Spoilt for choice

Variety of in­vest­ment choices comes with po­ten­tial pit­falls

Finweek English Edition - - Focus on employee benefits -

THE IN­CREAS­ING NUM­BER OF in­vest­ment choices when choos­ing an ap­pro­pri­ate re­tire­ment fund has not only left re­tire­ment fund mem­bers daunted but has also in­creased the re­spon­si­bil­ity on trustees to en­sure that mem­bers are ad­e­quately in­formed in or­der to al­low them to make the ap­pro­pri­ate in­vest­ment de­ci­sions.

Colin Bullen, head of spe­cialised con­sult­ing at Lekana Em­ployee Ben­e­fit So­lu­tions, says trustees need to ask a num­ber of ques­tions to en­sure that mem­bers are suf­fi­ciently en­light­ened about the var­i­ous in­vest­ment choices at their dis­posal: • Are you em­pow­er­ing the mem­ber to make an in­formed de­ci­sion? Are you mak­ing enough in­for­ma­tion avail­able to mem­bers? • Do mem­bers un­der­stand the in­for­ma­tion you’re mak­ing avail­able? Does the avail­able in­for­ma­tion suit the needs of a par­tic­u­lar mem­ber? Are mem­bers util­is­ing the re­sources at their dis­posal in or­der to make in­formed in­vest­ment de­ci­sions? “Trustees need to eval­u­ate whether or not they’re re­ally rais­ing the lev­els of aware­ness and un­der­stand­ing among their mem­bers, and they need to do this on a whole range of is­sues,” says Bullen.

James Louw, head of im­ple­mented con­sult­ing at Ac­sis, says the rea­son trustees should take in­vestor choice se­ri­ously is be­cause if mem­bers are able to demon­strate that they didn’t re­ceive suf­fi­cient train­ing, the trustees may be held ac­count­able by those mem­bers.

“Trustees of mem­ber choice funds can run the risk of not meet­ing their in­vest­ment fidu­ciary obli­ga­tions and with the in­creased fo­cus on le­gal vig­i­lance they there­fore run the risk of lit­i­ga­tion,” he says.

Bullen agrees and says the po­ten­tial for lit­i­ga­tion does ex­ist.

“We’ve been in a bull mar­ket for a num­ber of years now, so not too many peo­ple have been con­cerned about the per­for­mance of their re­tire­ment funds,” he says. “How­ever, at some point the mar­ket is go­ing to turn, there are go­ing to be in­cor­rect in­vest­ment de­ci­sions and peo­ple are go­ing to end up with less money than they thought they were go­ing to get. And it’s in­evitable un­der the cur­rent sit­u­a­tion that at some point the is­sue is go­ing to be taken up with the board of trustees.

“In fact, one could ar­gue that that case needs to hap­pen in or­der to set a prece­dent, which could re­sult in a turn­ing point in the man­ner in which trustees are ap­pointed.”

Louw says one of the prob­lems of mem­ber in­vest­ment choice is that mem­bers of­ten end up mak­ing as­set al­lo­ca­tion de­ci­sions that are best left to in­vest­ment ex­perts.

The ob­vi­ous dan­ger here is a mem­ber mist­im­ing the mar­ket when mak­ing an as­set al­lo­ca­tion in or­der to latch on to a re­cent trend. An il­lus­tra­tive ex­am­ple would have been mem­bers switch­ing into tech­nol­ogy heavy funds dur­ing the dot.com boom only to see it crash send­ing the value of their in­vest­ments plum­met­ing.

Louw says that the fact that mem­bers are al­lowed to change their in­vest­ment choices through­out the year can lead to se­ri­ous prob­lems as mem­bers try to change their choices in an at­tempt to time in­vest­ment mar­kets.

“More of­ten than not, this leads to a loss of cap­i­tal rather than a gain. Mak­ing in­ap­pro­pri­ate in­vest­ment de­ci­sions at the wrong time is of­ten the main rea­son for mem­bers not be­ing able to achieve their in­vest­ment goals.”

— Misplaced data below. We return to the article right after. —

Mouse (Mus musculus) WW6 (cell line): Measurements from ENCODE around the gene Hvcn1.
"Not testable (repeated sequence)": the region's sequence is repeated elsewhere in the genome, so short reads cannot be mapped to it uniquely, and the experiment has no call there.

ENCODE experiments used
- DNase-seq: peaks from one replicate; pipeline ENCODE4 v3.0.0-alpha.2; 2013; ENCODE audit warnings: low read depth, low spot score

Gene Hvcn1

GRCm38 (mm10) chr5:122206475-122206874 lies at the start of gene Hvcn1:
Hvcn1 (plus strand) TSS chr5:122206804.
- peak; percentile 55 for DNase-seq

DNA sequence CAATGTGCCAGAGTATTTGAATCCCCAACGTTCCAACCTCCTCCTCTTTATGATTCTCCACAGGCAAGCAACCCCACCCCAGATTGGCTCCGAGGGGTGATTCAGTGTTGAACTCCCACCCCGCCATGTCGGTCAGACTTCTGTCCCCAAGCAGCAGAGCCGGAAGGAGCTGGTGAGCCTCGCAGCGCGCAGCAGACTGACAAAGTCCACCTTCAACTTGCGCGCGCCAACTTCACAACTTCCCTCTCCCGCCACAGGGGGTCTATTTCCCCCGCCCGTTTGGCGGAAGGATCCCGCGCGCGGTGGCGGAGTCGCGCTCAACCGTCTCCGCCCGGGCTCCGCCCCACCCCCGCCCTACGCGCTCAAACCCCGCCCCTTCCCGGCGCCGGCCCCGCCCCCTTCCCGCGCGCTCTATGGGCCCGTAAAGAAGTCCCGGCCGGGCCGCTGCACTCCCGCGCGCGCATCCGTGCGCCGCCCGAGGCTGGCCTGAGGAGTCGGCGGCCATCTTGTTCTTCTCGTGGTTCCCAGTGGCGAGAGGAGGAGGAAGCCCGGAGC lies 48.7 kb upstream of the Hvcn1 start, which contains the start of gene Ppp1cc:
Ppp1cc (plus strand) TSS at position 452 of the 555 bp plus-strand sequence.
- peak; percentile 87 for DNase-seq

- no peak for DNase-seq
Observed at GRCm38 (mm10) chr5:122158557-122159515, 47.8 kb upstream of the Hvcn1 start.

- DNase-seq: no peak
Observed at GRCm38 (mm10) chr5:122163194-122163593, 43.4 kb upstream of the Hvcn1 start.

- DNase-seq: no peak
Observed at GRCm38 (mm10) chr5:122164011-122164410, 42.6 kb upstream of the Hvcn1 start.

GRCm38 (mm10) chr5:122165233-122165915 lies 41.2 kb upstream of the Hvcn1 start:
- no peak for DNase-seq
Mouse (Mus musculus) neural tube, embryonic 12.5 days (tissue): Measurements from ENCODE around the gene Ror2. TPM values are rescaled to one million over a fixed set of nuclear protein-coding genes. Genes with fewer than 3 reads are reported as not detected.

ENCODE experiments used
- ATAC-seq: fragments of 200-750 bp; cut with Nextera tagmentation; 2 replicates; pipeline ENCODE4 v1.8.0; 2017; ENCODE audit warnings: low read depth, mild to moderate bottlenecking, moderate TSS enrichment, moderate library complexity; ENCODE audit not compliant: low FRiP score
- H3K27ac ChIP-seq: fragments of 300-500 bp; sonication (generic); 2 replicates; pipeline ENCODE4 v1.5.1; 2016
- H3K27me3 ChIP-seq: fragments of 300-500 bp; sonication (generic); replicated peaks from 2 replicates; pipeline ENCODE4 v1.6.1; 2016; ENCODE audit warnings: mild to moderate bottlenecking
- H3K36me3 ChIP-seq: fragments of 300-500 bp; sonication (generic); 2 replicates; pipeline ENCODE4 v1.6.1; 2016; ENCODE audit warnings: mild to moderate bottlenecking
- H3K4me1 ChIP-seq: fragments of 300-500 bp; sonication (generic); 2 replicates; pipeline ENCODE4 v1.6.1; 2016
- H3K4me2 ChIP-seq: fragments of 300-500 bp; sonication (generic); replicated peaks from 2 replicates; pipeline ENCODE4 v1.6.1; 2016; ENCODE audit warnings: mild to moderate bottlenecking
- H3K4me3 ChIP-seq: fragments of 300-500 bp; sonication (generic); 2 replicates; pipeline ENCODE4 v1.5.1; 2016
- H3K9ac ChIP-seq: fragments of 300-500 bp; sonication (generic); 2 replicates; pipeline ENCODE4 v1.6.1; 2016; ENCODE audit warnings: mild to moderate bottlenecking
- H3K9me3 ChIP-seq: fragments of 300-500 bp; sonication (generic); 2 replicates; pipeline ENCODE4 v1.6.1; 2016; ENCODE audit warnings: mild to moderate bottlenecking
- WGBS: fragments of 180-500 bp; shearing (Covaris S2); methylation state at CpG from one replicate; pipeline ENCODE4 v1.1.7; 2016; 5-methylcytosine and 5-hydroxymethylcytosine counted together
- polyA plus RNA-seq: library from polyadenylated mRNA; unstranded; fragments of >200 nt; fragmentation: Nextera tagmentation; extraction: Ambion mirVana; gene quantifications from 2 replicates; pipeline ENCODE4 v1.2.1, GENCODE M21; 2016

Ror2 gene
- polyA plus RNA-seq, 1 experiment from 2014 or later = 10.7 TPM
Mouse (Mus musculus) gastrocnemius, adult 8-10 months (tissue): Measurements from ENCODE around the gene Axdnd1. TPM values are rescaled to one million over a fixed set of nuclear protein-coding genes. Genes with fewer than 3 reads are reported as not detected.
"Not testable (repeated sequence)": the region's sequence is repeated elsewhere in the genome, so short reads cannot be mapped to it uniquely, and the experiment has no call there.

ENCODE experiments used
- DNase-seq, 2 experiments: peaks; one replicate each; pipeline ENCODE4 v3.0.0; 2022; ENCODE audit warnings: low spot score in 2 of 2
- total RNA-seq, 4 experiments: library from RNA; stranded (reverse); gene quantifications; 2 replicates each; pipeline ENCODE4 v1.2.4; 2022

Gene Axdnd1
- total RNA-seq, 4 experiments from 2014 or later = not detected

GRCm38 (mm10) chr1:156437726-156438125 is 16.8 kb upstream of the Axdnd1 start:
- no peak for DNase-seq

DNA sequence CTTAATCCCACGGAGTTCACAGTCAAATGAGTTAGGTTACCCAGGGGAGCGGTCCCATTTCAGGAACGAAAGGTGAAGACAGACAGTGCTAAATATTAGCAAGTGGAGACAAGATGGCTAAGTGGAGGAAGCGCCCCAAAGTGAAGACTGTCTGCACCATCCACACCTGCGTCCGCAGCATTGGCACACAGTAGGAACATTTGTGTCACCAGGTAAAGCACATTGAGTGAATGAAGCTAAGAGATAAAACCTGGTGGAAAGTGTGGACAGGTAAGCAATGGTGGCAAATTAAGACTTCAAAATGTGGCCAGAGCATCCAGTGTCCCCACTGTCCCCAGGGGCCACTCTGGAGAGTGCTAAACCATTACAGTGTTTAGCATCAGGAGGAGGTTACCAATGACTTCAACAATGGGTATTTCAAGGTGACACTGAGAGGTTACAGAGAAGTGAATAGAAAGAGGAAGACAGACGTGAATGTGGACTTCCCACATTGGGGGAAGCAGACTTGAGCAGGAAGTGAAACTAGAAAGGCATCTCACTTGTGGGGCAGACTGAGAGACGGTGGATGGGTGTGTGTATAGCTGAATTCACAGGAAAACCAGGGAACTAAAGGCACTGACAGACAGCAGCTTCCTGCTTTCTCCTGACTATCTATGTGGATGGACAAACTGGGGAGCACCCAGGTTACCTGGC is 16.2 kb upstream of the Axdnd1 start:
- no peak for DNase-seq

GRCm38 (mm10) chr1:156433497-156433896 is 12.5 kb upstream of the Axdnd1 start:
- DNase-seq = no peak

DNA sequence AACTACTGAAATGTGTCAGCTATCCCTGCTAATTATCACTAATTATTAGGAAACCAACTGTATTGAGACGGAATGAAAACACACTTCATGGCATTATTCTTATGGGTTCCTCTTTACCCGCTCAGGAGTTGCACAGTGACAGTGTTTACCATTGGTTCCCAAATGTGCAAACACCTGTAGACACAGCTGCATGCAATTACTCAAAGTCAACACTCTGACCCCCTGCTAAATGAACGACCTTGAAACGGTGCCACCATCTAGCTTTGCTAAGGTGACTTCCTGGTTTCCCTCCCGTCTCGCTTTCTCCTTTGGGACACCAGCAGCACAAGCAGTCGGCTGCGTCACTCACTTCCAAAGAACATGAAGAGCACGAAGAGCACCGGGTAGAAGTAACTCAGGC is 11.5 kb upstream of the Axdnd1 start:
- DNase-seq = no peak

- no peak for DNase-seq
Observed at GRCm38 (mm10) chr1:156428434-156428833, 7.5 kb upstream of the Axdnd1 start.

The other obli­ga­tion on trustees is to en­sure that port­fo­lio choices are aligned to a mem­ber’s spe­cific needs.

For ex­am­ple, it could po­ten­tially be in­ap­pro­pri­ate for a mem­ber with one year to go un­til re­tire­ment to in­vest en­tirely in eq­ui­ty­heavy port­fo­lios.

By the same to­ken, it would not be suit­able for a young per­son in his twen­ties to opt for a port­fo­lio that’s heavy in cash and bonds.

How­ever, this in it­self raises the is­sue of age or life-stage band­ing, which Louw says should be adopted with ex­treme cau­tion.

In essence, the age-based approach de­ter­mines a risk profile for a fund or its mem­bers by analysing the in­di­vid­ual mem­ber’s time to re­tire­ment. The risk profile then de­ter­mines the as­set al­lo­ca­tion, which in turn pro­vides a re­turn on in­vest­ment that ul­ti­mately de­ter­mines what a mem­ber will re­ceive on re­tire­ment. The fo­cus is there­fore on the risk profile in­put and not on whether the amount will ac­tu­ally be enough to sus­tain the mem­ber through­out re­tire­ment.

For ex­am­ple, a mem­ber aged be­tween 30 and 40 years will re­ceive an ag­gres­sive risk

Trustees need to eval­u­ate whether or not they’re re­ally rais­ing the lev­els of un­der­stand­ing among their mem­bers.

profile re­sult­ing in a greater pro­por­tion of eq­ui­ties to bonds in his port­fo­lio, whereas a mem­ber aged be­tween 50 and 60 years will re­ceive a con­ser­va­tive risk profile, re­quir­ing a greater pro­por­tion of bonds to eq­ui­ties.

Louw says the big­gest risk of age-based strate­gies is that they do not take into ac­count mem­bers’ in­di­vid­ual needs. Mem­bers who make de­ci­sions based on age or mar­ket move­ments run the risk of in­cur­ring in­suf­fi­cient growth on their in­vest­ments to meet their re­tire­ment needs. Mem­bers also don’t un­der­stand the con­se­quences or im­pli­ca­tions that an in­vest­ment may have on their re­tire­ment needs and there­fore are not be­ing em­pow­ered to make an in­formed in­vest­ment de­ci­sion.

Says Louw: “Rather than bas­ing his in­vest­ment choice on age, the op­tion should be con­sid­ered in line with a mem­ber’s to­tal fi­nan­cial po­si­tion and in re­la­tion to the mem­ber’s needs on re­tire­ment date.”

Life-stage band­ing should be adopted with ex­treme cau­tion. James Louw

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